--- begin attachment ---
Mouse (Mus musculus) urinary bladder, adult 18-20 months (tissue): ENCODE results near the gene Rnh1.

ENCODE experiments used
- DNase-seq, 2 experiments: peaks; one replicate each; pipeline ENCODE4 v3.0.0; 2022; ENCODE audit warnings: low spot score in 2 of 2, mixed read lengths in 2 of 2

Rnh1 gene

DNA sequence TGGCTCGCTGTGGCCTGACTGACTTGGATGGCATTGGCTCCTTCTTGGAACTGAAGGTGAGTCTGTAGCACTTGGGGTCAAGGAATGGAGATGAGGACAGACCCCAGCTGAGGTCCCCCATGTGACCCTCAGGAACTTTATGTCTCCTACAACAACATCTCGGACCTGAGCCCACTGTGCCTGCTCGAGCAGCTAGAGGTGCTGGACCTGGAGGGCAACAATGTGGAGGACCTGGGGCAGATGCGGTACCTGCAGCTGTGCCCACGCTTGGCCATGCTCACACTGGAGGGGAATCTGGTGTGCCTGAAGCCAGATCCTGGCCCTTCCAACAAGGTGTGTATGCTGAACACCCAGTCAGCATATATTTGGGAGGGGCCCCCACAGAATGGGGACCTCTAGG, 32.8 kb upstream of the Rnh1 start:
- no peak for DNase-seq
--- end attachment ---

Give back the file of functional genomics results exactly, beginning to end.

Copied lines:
Mouse (Mus musculus) urinary bladder, adult 18-20 months (tissue): ENCODE results near the gene Rnh1.

ENCODE experiments used
- DNase-seq, 2 experiments: peaks; one replicate each; pipeline ENCODE4 v3.0.0; 2022; ENCODE audit warnings: low spot score in 2 of 2, mixed read lengths in 2 of 2

Rnh1 gene

DNA sequence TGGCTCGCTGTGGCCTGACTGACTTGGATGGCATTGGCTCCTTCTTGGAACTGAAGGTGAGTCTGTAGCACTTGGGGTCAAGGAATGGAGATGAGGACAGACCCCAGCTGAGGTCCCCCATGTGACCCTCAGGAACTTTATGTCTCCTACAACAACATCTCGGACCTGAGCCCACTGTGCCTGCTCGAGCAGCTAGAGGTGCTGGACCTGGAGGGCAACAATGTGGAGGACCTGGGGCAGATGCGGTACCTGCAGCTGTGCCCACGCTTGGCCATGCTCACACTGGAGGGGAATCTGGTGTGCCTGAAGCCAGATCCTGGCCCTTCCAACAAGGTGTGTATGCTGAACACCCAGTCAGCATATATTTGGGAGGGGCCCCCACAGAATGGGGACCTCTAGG, 32.8 kb upstream of the Rnh1 start:
- no peak for DNase-seq